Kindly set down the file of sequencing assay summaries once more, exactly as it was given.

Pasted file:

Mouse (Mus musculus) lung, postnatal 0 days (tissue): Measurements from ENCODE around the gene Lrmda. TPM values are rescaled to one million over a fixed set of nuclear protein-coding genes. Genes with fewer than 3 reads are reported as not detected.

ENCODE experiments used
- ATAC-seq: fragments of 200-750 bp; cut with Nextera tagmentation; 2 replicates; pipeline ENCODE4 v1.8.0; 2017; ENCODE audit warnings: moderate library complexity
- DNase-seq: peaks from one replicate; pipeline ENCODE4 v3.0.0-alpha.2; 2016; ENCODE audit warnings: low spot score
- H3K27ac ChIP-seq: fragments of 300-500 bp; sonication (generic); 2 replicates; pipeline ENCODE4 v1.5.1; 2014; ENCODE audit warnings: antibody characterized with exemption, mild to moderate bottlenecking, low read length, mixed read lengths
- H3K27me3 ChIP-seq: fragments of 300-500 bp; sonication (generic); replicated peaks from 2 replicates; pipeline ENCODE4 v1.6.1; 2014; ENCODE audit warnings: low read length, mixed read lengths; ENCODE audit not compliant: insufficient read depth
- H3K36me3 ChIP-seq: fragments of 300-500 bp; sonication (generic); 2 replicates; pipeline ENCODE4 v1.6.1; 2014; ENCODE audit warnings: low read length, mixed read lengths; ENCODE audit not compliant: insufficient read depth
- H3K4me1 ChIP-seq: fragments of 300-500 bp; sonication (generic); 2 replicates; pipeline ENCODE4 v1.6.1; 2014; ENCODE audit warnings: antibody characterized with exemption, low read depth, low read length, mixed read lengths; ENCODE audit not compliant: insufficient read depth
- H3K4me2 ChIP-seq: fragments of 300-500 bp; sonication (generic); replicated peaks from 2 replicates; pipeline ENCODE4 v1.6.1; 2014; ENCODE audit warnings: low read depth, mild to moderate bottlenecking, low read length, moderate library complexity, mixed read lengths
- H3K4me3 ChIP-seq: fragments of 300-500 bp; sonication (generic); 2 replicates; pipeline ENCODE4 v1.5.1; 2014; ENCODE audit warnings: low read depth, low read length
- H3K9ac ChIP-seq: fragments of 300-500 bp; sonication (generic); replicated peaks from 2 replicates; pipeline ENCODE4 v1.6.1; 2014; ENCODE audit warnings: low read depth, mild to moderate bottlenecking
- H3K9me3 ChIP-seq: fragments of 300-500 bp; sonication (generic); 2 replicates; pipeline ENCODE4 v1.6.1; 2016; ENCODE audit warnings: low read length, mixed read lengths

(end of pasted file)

Mouse (Mus musculus) lung, postnatal 0 days (tissue): Measurements from ENCODE around the gene Lrmda. TPM values are rescaled to one million over a fixed set of nuclear protein-coding genes. Genes with fewer than 3 reads are reported as not detected.

ENCODE experiments used
- ATAC-seq: fragments of 200-750 bp; cut with Nextera tagmentation; 2 replicates; pipeline ENCODE4 v1.8.0; 2017; ENCODE audit warnings: moderate library complexity
- DNase-seq: peaks from one replicate; pipeline ENCODE4 v3.0.0-alpha.2; 2016; ENCODE audit warnings: low spot score
- H3K27ac ChIP-seq: fragments of 300-500 bp; sonication (generic); 2 replicates; pipeline ENCODE4 v1.5.1; 2014; ENCODE audit warnings: antibody characterized with exemption, mild to moderate bottlenecking, low read length, mixed read lengths
- H3K27me3 ChIP-seq: fragments of 300-500 bp; sonication (generic); replicated peaks from 2 replicates; pipeline ENCODE4 v1.6.1; 2014; ENCODE audit warnings: low read length, mixed read lengths; ENCODE audit not compliant: insufficient read depth
- H3K36me3 ChIP-seq: fragments of 300-500 bp; sonication (generic); 2 replicates; pipeline ENCODE4 v1.6.1; 2014; ENCODE audit warnings: low read length, mixed read lengths; ENCODE audit not compliant: insufficient read depth
- H3K4me1 ChIP-seq: fragments of 300-500 bp; sonication (generic); 2 replicates; pipeline ENCODE4 v1.6.1; 2014; ENCODE audit warnings: antibody characterized with exemption, low read depth, low read length, mixed read lengths; ENCODE audit not compliant: insufficient read depth
- H3K4me2 ChIP-seq: fragments of 300-500 bp; sonication (generic); replicated peaks from 2 replicates; pipeline ENCODE4 v1.6.1; 2014; ENCODE audit warnings: low read depth, mild to moderate bottlenecking, low read length, moderate library complexity, mixed read lengths
- H3K4me3 ChIP-seq: fragments of 300-500 bp; sonication (generic); 2 replicates; pipeline ENCODE4 v1.5.1; 2014; ENCODE audit warnings: low read depth, low read length
- H3K9ac ChIP-seq: fragments of 300-500 bp; sonication (generic); replicated peaks from 2 replicates; pipeline ENCODE4 v1.6.1; 2014; ENCODE audit warnings: low read depth, mild to moderate bottlenecking
- H3K9me3 ChIP-seq: fragments of 300-500 bp; sonication (generic); 2 replicates; pipeline ENCODE4 v1.6.1; 2016; ENCODE audit warnings: low read length, mixed read lengths